I’m averaging about one national radio show interview request a day for the past week or so. What’s going on here? Don’t these people know the
This has been the 12th year I have covered this team. The high-water mark was in 2004, when the
There was uncertainty involving the rotation – Would
Probably the most impressive thing about this season is that not all of those questions were answered in the affirmative. It's not as if nothing has gone wrong this year.
Reimold lasted a month; Roberts 17 games; Britton and Matusz are just now finding their way. Markakis and Hammel, key contributors, were lost for roughly six weeks. Reynolds was a disaster at third; Hardy's shoulder still isn't quite right.
And yet this team keeps winning – it really has been a crazy, and entertaining, season.
Since we're admitting our mistakes, I, for one, thought Dan Duquette needed to lay off the caffeine with his roster moves this year. Poor Ron Johnson, the manager at Triple-A Norfolk, needed a sharp pencil with a huge eraser all year.
And a lot of Duquette’s moves were unnecessary –
Duquette was collecting players like trading cards (I’ll give you a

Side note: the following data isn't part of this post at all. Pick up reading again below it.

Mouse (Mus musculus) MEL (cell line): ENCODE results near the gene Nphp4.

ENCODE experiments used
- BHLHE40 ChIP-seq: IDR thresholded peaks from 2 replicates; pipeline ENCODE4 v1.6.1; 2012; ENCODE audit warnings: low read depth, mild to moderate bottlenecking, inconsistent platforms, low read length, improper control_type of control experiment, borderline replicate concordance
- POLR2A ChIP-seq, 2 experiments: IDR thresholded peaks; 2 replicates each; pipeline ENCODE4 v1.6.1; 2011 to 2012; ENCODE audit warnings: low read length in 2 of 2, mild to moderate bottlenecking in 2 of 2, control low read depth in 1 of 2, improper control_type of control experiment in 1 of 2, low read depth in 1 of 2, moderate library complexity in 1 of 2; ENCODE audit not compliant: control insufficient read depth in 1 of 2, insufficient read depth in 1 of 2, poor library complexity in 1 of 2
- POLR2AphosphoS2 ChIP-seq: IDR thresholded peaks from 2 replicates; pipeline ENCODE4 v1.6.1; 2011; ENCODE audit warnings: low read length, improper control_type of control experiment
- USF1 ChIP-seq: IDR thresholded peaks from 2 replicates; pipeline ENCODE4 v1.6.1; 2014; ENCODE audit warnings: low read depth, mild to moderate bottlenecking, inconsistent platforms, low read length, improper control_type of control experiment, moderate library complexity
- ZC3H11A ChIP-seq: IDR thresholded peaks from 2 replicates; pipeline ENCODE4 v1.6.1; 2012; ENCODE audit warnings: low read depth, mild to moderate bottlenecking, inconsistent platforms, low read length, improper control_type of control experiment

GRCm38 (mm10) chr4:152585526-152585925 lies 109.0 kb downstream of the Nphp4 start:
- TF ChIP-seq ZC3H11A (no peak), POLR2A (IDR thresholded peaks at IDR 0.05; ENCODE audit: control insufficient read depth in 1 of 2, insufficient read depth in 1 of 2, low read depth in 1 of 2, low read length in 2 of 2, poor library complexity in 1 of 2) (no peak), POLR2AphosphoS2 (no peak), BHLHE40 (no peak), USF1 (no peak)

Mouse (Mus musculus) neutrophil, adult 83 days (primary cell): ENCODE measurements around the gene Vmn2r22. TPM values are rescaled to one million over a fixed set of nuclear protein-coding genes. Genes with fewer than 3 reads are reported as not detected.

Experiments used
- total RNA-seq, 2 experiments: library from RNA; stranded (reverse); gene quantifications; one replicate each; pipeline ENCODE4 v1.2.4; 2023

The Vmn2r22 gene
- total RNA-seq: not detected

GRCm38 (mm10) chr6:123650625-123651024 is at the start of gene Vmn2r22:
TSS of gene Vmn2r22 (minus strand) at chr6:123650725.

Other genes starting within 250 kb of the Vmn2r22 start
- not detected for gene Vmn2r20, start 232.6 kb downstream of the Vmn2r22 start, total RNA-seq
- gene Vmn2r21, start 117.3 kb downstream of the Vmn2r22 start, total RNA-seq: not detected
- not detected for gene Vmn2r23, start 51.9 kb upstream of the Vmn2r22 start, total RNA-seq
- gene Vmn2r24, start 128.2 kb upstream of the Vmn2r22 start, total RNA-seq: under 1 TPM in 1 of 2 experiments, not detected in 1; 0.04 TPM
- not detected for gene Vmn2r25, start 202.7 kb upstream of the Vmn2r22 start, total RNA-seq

More than a keen eye for discarded players – undervalued assets, he likes to say – is Duquette's willingness to cut the cord quickly on an experiment that doesn't work. So many baseball men have allegiances to players. And they hold onto those allegiances even when it no longer makes sense.
Duquette, to his credit, doesn't do that. A perfect example was Antonelli, who was Duquette's first free-agent acquisition and was trumpeted as such by the new exec. There were snickers that Antonelli got a 40-man roster spot from the Orioles when he likely would have gone somewhere for a minor league invite. But when Antonelli didn't make the roster out of spring training and wasn't excelling at Triple-A, he was cut loose when that roster spot was needed. No harm, no foul.